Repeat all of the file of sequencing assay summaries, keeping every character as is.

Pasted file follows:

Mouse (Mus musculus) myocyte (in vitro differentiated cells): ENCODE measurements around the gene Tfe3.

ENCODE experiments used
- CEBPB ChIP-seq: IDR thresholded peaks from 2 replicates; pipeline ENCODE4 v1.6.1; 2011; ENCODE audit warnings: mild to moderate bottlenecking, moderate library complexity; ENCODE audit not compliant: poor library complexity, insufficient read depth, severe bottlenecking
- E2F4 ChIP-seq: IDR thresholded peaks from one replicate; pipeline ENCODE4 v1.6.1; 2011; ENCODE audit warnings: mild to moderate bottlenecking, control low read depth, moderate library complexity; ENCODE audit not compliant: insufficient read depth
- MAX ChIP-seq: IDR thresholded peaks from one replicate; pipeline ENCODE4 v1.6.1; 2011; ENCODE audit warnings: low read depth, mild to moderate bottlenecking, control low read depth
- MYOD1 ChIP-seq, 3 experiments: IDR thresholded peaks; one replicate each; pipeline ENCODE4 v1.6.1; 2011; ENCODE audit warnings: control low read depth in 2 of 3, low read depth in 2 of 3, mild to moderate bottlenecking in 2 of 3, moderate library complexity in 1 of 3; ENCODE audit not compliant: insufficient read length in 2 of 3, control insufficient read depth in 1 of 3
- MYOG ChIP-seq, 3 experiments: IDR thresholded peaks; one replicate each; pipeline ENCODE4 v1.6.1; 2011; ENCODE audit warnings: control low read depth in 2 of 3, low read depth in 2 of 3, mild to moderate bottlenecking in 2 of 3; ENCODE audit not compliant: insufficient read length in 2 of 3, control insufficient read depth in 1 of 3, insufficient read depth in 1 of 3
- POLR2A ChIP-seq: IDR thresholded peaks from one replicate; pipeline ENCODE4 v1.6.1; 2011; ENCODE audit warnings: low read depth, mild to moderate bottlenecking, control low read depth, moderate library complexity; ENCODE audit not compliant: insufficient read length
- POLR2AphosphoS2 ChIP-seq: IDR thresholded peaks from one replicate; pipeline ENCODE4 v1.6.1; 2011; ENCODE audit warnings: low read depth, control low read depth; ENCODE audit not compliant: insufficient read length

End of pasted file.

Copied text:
Mouse (Mus musculus) myocyte (in vitro differentiated cells): ENCODE measurements around the gene Tfe3.

ENCODE experiments used
- CEBPB ChIP-seq: IDR thresholded peaks from 2 replicates; pipeline ENCODE4 v1.6.1; 2011; ENCODE audit warnings: mild to moderate bottlenecking, moderate library complexity; ENCODE audit not compliant: poor library complexity, insufficient read depth, severe bottlenecking
- E2F4 ChIP-seq: IDR thresholded peaks from one replicate; pipeline ENCODE4 v1.6.1; 2011; ENCODE audit warnings: mild to moderate bottlenecking, control low read depth, moderate library complexity; ENCODE audit not compliant: insufficient read depth
- MAX ChIP-seq: IDR thresholded peaks from one replicate; pipeline ENCODE4 v1.6.1; 2011; ENCODE audit warnings: low read depth, mild to moderate bottlenecking, control low read depth
- MYOD1 ChIP-seq, 3 experiments: IDR thresholded peaks; one replicate each; pipeline ENCODE4 v1.6.1; 2011; ENCODE audit warnings: control low read depth in 2 of 3, low read depth in 2 of 3, mild to moderate bottlenecking in 2 of 3, moderate library complexity in 1 of 3; ENCODE audit not compliant: insufficient read length in 2 of 3, control insufficient read depth in 1 of 3
- MYOG ChIP-seq, 3 experiments: IDR thresholded peaks; one replicate each; pipeline ENCODE4 v1.6.1; 2011; ENCODE audit warnings: control low read depth in 2 of 3, low read depth in 2 of 3, mild to moderate bottlenecking in 2 of 3; ENCODE audit not compliant: insufficient read length in 2 of 3, control insufficient read depth in 1 of 3, insufficient read depth in 1 of 3
- POLR2A ChIP-seq: IDR thresholded peaks from one replicate; pipeline ENCODE4 v1.6.1; 2011; ENCODE audit warnings: low read depth, mild to moderate bottlenecking, control low read depth, moderate library complexity; ENCODE audit not compliant: insufficient read length
- POLR2AphosphoS2 ChIP-seq: IDR thresholded peaks from one replicate; pipeline ENCODE4 v1.6.1; 2011; ENCODE audit warnings: low read depth, control low read depth; ENCODE audit not compliant: insufficient read length